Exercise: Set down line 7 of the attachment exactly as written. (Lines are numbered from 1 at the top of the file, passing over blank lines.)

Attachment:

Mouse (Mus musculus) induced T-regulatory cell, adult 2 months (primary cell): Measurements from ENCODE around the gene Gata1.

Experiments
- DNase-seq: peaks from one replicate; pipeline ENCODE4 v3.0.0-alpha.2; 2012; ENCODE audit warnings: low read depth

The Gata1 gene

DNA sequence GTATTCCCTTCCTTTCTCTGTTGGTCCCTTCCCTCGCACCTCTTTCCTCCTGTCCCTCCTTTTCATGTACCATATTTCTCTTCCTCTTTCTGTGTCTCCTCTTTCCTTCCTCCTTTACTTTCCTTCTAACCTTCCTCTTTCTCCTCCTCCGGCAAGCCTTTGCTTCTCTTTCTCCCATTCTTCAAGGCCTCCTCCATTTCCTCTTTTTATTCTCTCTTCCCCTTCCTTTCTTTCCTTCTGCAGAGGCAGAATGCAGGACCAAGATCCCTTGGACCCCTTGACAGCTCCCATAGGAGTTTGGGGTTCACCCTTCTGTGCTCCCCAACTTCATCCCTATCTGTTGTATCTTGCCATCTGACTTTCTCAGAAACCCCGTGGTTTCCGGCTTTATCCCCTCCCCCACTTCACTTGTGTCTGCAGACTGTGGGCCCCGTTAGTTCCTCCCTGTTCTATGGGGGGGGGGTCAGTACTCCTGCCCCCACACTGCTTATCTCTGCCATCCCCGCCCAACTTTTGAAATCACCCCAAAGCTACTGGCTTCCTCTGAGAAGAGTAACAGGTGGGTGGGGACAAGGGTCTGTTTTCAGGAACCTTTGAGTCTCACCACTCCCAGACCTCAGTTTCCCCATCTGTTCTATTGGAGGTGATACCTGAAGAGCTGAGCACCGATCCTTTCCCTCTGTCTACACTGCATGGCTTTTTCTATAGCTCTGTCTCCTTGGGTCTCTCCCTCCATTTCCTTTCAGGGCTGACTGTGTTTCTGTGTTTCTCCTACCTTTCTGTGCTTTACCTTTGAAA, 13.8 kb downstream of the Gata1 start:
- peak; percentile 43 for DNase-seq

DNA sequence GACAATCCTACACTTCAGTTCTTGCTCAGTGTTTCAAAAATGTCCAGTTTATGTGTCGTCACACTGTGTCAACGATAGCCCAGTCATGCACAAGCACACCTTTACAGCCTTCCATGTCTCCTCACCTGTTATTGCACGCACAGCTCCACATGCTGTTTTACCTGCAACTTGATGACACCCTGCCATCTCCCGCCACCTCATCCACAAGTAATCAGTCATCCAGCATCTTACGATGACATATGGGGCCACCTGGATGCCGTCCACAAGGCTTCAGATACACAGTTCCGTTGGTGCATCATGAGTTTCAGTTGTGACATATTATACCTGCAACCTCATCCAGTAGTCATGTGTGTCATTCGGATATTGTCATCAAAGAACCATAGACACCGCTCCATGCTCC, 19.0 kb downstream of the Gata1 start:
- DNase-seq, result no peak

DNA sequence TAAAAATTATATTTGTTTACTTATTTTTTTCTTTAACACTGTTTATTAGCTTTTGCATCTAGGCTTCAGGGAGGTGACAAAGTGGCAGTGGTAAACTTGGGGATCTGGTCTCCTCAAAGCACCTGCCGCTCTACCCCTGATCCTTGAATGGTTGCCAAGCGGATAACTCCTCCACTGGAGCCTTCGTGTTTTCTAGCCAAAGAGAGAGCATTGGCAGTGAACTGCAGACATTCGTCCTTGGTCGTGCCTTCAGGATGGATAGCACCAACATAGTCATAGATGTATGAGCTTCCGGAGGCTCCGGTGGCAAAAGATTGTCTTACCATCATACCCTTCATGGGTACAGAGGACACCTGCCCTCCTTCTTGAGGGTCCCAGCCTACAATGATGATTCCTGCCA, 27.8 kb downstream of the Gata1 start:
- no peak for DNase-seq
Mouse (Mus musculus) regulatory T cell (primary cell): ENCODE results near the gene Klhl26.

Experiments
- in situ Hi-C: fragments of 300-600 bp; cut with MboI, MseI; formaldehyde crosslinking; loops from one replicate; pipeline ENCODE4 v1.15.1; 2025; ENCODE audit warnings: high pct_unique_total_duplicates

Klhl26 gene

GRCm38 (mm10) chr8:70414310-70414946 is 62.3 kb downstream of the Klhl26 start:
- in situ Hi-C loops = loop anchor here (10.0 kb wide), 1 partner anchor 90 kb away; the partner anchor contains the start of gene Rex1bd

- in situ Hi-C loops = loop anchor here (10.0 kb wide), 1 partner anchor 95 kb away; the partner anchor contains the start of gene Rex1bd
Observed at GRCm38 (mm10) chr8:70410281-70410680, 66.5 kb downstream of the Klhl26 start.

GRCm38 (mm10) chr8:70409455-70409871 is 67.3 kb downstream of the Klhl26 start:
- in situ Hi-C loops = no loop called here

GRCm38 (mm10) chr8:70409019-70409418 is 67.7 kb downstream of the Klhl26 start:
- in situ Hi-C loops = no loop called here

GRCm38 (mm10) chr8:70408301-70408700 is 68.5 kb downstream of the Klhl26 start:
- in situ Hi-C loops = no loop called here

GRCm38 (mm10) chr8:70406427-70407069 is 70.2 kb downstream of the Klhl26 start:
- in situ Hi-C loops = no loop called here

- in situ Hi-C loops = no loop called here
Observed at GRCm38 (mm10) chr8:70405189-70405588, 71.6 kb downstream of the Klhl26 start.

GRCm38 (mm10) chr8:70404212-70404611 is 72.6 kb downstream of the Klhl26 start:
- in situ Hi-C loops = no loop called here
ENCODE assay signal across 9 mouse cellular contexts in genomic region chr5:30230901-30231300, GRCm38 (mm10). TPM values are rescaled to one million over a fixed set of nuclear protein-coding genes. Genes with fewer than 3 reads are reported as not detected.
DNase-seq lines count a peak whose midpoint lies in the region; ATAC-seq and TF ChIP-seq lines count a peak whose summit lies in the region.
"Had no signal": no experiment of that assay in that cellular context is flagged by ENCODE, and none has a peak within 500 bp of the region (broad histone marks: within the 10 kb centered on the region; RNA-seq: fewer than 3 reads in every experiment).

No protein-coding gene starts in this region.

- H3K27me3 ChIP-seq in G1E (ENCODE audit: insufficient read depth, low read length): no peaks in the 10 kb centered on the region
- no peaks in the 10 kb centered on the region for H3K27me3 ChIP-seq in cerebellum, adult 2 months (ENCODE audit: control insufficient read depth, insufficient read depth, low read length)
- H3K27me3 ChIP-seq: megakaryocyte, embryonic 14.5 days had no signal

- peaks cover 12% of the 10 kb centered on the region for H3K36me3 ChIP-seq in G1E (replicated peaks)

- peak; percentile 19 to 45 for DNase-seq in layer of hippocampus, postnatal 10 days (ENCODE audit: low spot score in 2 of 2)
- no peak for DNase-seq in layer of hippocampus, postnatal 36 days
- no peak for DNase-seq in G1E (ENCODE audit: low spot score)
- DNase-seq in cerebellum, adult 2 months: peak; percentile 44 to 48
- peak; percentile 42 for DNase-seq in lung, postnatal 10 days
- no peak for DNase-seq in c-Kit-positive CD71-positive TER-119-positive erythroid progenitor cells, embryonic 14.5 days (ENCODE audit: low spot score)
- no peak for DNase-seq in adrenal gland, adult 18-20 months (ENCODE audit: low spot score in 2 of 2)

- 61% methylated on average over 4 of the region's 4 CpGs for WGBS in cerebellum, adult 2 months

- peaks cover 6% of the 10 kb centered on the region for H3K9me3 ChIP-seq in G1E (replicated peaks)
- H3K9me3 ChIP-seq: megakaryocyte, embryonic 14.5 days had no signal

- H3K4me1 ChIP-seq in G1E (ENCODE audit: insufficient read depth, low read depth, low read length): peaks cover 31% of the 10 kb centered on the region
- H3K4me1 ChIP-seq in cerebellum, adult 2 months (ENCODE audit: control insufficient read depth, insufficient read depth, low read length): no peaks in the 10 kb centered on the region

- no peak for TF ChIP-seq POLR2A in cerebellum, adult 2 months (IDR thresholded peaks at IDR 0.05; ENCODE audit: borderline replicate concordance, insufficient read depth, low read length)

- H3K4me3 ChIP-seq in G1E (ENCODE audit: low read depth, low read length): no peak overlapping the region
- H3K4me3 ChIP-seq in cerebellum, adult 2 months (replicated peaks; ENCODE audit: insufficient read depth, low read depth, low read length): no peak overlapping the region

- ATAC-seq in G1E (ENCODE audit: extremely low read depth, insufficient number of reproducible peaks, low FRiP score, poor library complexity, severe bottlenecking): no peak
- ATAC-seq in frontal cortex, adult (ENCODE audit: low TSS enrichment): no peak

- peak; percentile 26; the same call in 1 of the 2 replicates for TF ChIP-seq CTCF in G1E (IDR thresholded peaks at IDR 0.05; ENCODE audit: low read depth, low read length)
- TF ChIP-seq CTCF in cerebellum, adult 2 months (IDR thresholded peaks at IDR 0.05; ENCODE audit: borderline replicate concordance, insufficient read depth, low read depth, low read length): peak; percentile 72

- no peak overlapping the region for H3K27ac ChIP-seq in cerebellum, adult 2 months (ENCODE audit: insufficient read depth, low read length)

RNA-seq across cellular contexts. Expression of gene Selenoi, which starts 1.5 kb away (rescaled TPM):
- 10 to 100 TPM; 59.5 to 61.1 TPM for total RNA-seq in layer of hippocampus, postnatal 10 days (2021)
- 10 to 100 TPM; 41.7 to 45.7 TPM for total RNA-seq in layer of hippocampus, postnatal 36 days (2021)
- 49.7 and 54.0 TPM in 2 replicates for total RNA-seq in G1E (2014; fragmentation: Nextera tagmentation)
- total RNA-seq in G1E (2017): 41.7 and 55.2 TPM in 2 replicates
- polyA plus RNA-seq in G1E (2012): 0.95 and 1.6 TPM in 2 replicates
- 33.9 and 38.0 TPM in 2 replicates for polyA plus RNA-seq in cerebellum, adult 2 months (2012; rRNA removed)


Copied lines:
DNA sequence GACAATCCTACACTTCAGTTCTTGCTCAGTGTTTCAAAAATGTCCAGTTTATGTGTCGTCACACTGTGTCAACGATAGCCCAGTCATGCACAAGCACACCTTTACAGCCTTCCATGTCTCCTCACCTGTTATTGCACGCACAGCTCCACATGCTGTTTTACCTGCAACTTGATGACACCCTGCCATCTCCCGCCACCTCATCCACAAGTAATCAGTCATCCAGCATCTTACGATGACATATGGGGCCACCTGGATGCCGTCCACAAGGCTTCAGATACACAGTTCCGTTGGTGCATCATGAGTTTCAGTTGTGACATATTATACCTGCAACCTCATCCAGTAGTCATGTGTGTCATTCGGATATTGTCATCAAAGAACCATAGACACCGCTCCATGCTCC, 19.0 kb downstream of the Gata1 start: